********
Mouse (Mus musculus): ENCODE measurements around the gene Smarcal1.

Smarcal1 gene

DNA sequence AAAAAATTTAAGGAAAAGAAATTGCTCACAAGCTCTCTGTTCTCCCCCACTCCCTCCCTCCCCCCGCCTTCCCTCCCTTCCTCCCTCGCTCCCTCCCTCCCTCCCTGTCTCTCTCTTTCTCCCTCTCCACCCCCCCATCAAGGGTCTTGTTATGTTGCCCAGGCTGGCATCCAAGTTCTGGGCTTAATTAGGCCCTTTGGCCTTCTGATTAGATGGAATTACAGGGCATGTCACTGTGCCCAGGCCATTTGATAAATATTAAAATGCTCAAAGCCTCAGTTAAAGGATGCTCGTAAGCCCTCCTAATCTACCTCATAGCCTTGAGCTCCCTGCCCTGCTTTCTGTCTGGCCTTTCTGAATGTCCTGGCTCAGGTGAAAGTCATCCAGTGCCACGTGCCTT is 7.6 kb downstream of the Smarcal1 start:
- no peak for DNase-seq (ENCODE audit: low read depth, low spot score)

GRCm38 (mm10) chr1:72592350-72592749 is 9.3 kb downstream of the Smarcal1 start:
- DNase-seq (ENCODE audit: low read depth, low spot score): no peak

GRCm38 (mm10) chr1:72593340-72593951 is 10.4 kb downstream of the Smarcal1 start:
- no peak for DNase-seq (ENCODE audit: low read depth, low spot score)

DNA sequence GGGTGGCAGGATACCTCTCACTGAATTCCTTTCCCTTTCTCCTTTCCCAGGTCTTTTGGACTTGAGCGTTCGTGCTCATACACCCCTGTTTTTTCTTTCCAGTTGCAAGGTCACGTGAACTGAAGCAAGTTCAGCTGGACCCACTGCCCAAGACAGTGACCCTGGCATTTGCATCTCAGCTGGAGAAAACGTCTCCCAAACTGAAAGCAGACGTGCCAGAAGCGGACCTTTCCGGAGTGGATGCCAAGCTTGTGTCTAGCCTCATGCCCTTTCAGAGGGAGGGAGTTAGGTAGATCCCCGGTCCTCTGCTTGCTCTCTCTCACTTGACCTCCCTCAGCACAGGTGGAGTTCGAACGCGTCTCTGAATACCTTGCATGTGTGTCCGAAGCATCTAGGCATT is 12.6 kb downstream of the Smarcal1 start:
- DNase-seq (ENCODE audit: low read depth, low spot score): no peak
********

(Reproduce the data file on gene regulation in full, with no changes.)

Mouse (Mus musculus): ENCODE measurements around the gene Smarcal1.

Smarcal1 gene

DNA sequence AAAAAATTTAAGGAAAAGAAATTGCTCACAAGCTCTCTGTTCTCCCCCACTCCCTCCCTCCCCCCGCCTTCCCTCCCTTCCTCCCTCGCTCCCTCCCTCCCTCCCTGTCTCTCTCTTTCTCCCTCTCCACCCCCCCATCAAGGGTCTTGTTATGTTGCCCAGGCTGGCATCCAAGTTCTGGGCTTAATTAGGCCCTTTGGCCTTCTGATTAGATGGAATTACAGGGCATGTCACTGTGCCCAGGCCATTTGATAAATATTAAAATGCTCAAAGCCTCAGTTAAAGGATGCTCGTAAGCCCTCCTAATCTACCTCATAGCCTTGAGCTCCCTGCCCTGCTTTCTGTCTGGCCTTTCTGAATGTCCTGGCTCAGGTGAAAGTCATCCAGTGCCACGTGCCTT is 7.6 kb downstream of the Smarcal1 start:
- no peak for DNase-seq (ENCODE audit: low read depth, low spot score)

GRCm38 (mm10) chr1:72592350-72592749 is 9.3 kb downstream of the Smarcal1 start:
- DNase-seq (ENCODE audit: low read depth, low spot score): no peak

GRCm38 (mm10) chr1:72593340-72593951 is 10.4 kb downstream of the Smarcal1 start:
- no peak for DNase-seq (ENCODE audit: low read depth, low spot score)

DNA sequence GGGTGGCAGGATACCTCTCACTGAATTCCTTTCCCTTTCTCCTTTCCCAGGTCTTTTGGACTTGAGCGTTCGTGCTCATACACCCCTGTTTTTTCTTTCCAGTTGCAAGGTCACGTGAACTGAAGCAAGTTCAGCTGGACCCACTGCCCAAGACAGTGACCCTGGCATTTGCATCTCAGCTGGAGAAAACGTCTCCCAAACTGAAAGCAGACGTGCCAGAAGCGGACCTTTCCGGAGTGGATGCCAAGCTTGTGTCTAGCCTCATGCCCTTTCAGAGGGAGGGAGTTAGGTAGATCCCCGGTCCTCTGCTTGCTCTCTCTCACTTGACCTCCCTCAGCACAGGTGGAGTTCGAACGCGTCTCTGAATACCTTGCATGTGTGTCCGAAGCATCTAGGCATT is 12.6 kb downstream of the Smarcal1 start:
- DNase-seq (ENCODE audit: low read depth, low spot score): no peak